It’s unclear whether John Sandweg, Morton’s replacement, will enforce Morton’s directives. During his tenure, Morton issued four memos related to enforcement practices; the first, in June 2010, focused on whom should be deported. Other memos gave discretion to prosecutors to close some deportation cases of immigrants without criminal records and provided “deferred action” status to children and students.

Immigration enforcement officers opposed some of Morton’s directives. A few days after his first memo, the union representing the immigration officers issued a unanimous “vote of no confidence” in Morton. Chris Crane, the president of the National Immigration and Customs Enforcement Council 118 of the American Federation of Government Employees National, didn’t respond to several requests for interviews. But in a 2011 statement to the House Judiciary Subcommittee on Immigration and Policy Enforcement, Crane told legislators that officers couldn’t effectively follow the new directive, and others, because there weren’t sufficient guidelines or training.

Doris Meissner, former Commissioner of the Immigration and Naturalization Service, which is now the Department of Homeland Security, said it is easy to say the problem with changing immigration practices is that directives aren’t trickling down. But there’s a deeper issue, said Meissner, a senior fellow at the Migration Policy Institute.

“There’s a strong disagreement within the agency of what the job of the frontline officer should be,” she said during a recent interview.

Most law enforcement agencies use prosecutorial discretion to determine whom to arrest or issue a ticket. But when this concept is introduced into an immigration setting, it is complicated by the illegal status of the person. “[Immigration agents] see their job as removing people living in the country illegally, regardless if they committed a crime,” Meissner said.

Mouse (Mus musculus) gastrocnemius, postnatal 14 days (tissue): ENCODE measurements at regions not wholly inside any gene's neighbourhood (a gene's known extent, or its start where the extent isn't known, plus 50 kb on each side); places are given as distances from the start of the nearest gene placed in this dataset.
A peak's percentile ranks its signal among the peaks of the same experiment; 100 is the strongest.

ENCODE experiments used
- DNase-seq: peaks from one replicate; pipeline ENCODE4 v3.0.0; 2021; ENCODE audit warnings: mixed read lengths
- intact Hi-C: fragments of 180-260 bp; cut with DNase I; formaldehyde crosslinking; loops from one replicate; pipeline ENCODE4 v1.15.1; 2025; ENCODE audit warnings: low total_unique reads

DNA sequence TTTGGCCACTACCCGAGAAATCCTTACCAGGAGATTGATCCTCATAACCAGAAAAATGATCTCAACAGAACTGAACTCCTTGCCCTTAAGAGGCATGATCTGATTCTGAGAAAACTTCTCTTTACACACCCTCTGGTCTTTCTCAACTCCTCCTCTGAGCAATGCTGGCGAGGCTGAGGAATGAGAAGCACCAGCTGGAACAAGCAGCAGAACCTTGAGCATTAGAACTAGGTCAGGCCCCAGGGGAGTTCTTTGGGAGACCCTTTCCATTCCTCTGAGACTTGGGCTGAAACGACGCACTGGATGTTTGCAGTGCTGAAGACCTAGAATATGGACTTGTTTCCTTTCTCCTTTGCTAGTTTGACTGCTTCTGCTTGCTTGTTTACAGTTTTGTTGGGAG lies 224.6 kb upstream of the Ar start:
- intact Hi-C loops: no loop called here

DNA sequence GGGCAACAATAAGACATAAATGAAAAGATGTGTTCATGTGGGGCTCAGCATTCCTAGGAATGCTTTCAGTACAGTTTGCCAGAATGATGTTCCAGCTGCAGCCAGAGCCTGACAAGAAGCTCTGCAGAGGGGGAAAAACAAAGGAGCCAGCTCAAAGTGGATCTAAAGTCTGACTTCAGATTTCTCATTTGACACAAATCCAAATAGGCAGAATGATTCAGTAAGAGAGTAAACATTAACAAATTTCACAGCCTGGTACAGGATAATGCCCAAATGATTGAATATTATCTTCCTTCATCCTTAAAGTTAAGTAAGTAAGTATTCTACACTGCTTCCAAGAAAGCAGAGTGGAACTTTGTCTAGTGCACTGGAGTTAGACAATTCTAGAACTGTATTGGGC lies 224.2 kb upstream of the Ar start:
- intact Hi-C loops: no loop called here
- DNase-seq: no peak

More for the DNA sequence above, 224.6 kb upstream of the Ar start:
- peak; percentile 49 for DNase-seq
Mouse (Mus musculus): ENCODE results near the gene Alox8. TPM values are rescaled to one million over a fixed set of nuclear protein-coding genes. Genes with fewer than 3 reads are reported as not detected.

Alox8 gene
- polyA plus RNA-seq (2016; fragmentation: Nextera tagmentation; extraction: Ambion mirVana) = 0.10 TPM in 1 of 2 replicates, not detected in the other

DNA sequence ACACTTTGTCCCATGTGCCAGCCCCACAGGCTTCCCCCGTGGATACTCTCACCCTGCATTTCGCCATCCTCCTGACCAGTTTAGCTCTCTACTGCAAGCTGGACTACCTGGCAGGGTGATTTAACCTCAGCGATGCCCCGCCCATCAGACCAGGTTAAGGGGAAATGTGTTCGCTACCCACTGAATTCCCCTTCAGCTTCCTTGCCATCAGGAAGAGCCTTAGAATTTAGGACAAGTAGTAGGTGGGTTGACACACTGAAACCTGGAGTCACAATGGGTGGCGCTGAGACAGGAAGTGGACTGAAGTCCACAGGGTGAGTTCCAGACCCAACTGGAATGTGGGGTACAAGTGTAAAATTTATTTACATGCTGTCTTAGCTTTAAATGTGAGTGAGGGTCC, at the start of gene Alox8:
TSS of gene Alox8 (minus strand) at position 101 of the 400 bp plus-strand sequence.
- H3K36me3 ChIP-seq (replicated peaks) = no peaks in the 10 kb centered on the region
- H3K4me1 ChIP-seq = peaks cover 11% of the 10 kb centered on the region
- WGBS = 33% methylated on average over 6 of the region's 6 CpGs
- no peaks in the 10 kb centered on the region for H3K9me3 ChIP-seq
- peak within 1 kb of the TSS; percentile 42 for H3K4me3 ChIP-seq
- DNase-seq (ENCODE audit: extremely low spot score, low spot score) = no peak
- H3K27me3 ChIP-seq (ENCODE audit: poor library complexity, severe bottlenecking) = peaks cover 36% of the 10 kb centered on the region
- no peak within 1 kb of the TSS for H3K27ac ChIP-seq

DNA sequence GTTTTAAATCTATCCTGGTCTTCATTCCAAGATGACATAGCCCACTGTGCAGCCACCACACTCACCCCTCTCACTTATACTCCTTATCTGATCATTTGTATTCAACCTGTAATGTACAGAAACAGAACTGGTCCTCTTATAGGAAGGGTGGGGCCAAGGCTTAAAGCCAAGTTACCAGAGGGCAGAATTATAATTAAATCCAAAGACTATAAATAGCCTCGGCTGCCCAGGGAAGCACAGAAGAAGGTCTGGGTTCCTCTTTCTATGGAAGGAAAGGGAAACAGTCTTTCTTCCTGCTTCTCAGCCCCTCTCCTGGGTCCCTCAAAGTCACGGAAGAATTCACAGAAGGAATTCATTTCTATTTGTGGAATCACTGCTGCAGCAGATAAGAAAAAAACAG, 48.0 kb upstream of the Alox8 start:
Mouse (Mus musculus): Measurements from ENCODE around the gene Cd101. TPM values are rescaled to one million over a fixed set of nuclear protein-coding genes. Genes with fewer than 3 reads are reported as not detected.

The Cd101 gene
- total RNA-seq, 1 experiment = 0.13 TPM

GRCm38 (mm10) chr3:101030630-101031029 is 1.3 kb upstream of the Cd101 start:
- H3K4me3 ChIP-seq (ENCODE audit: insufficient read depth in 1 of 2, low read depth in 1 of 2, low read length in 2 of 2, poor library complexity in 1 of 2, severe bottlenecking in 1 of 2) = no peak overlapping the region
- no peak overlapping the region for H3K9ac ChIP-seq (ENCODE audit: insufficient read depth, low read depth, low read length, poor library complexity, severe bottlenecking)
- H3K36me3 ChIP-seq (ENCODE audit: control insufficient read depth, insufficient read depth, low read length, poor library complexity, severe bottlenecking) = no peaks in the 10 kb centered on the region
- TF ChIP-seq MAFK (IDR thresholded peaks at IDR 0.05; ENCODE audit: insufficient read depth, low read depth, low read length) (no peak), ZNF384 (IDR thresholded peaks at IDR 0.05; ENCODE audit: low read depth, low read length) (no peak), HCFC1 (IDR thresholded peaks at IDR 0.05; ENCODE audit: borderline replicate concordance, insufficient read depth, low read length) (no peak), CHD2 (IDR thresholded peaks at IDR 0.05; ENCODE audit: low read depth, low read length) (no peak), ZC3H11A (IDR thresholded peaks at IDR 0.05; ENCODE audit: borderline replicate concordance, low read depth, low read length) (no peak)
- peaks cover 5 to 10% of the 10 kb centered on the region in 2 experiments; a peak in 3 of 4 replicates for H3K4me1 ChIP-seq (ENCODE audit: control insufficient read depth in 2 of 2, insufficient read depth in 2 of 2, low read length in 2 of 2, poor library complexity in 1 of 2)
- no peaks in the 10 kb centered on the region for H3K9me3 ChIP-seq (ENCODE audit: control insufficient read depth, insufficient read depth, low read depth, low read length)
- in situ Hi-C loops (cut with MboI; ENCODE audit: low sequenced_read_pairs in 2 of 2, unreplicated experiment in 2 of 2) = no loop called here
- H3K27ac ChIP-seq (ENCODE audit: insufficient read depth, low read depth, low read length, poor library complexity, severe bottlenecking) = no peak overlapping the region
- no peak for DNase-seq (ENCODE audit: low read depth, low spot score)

Morton’s last memo, released on June 15, 2012, deemed anyone who came to the country illegally as a child and is in school or the armed forces a low priority. Referred to as Deferred Action for Childhood Arrivals, the status means that the agency is not interested in deporting them.

But data show the number of immigrants 18 years old and younger who were deported in 2012 increased by 2.5 percent from the previous fiscal year, from 9,939 in 2011 to 10,186 in 2012.

Shoba Sivaprasad Wadhia, an immigration law professor at Penn State Law School, said this data potentially raise serious concerns about whether the agency is channeling its limited resources into its highest enforcement priorities.

Wadhia, who has extensively researched the agency’s use of prosecutorial discretion, said if the agency doesn’t follow its own policy that could affect public trust in the government.

But the mistrust is also happening within the enforcement agency.

Some immigration officials have balked at some of Morton’s directives and refused to follow them. A group of immigration enforcement agents sued Morton and the Department of Homeland Security after the Obama administration announced its deferred action directive. The officers said that if they complied with the policy they would be violating federal immigration law and their oath to uphold federal law. A federal judge dismissed the lawsuit last month.

“The culture is difficult to change from the top down,” Chan said. “And because of the lack of accountability, the community is very skeptical.”